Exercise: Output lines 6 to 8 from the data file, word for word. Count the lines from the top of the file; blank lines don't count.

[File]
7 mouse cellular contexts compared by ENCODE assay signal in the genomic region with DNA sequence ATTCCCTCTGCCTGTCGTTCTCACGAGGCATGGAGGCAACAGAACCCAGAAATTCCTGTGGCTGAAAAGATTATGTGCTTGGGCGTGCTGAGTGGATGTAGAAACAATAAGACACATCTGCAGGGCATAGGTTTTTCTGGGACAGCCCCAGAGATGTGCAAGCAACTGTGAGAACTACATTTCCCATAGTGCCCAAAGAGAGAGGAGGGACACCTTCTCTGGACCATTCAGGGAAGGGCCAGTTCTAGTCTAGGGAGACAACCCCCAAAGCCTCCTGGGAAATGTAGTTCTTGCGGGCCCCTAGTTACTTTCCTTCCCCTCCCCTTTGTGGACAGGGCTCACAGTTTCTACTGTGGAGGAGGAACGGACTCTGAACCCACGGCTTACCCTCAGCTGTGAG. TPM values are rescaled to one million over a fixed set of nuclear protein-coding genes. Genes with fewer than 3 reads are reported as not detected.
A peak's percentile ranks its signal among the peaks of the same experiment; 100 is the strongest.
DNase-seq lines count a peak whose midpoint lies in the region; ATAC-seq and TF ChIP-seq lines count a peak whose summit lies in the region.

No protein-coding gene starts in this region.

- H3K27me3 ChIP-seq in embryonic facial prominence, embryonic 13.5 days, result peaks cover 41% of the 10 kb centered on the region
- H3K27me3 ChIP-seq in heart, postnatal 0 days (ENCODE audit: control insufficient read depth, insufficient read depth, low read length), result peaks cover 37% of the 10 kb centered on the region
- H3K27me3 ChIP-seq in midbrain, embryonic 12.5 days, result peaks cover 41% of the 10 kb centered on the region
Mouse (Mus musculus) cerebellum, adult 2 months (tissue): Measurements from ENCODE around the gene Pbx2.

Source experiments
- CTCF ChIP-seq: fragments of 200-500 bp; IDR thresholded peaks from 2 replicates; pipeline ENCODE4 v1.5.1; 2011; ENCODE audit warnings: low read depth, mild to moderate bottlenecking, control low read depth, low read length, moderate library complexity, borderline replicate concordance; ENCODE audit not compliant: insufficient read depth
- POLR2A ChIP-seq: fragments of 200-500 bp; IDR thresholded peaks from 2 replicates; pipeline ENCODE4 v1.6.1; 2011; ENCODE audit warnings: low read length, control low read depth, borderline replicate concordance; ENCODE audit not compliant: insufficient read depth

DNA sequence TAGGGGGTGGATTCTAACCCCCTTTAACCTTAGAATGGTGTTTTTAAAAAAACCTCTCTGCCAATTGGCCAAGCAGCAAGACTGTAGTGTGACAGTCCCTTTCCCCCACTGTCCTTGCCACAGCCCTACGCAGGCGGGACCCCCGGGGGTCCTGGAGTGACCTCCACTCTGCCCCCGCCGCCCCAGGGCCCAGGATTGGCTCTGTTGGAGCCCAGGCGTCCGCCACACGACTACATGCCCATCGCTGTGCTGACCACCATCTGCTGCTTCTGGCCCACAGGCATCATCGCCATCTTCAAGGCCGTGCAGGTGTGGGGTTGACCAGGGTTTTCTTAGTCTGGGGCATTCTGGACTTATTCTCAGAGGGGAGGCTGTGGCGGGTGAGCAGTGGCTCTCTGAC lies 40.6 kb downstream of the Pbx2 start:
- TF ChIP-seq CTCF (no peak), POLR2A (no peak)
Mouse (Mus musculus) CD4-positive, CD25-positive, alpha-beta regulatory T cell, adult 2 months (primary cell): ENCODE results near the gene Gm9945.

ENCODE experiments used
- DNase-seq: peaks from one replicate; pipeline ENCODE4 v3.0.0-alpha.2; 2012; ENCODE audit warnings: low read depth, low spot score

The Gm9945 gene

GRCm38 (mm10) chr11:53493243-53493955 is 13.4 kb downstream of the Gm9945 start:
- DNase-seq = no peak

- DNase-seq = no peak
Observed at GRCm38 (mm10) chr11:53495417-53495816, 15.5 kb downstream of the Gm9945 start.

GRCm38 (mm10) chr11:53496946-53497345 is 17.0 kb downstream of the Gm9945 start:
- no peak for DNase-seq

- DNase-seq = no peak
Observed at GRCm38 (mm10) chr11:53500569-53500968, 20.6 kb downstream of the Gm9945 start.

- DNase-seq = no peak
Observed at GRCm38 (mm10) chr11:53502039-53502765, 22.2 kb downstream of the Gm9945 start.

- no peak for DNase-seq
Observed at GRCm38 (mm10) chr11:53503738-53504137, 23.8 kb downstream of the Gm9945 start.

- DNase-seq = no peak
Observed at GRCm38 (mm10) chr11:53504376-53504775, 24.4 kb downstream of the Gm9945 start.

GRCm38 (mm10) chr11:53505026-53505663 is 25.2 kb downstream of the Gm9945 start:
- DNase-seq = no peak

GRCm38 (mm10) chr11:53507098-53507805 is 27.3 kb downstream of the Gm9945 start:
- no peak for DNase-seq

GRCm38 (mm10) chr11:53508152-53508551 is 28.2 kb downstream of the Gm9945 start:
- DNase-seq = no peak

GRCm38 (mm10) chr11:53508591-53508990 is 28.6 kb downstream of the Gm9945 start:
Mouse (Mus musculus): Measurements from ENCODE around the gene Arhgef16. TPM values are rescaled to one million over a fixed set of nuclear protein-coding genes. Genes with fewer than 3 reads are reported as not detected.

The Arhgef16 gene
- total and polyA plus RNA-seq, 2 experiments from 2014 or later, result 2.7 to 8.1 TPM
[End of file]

- H3K27me3 ChIP-seq in heart, postnatal 0 days (ENCODE audit: control insufficient read depth, insufficient read depth, low read length), result peaks cover 37% of the 10 kb centered on the region
- H3K27me3 ChIP-seq in midbrain, embryonic 12.5 days, result peaks cover 41% of the 10 kb centered on the region
Mouse (Mus musculus) cerebellum, adult 2 months (tissue): Measurements from ENCODE around the gene Pbx2.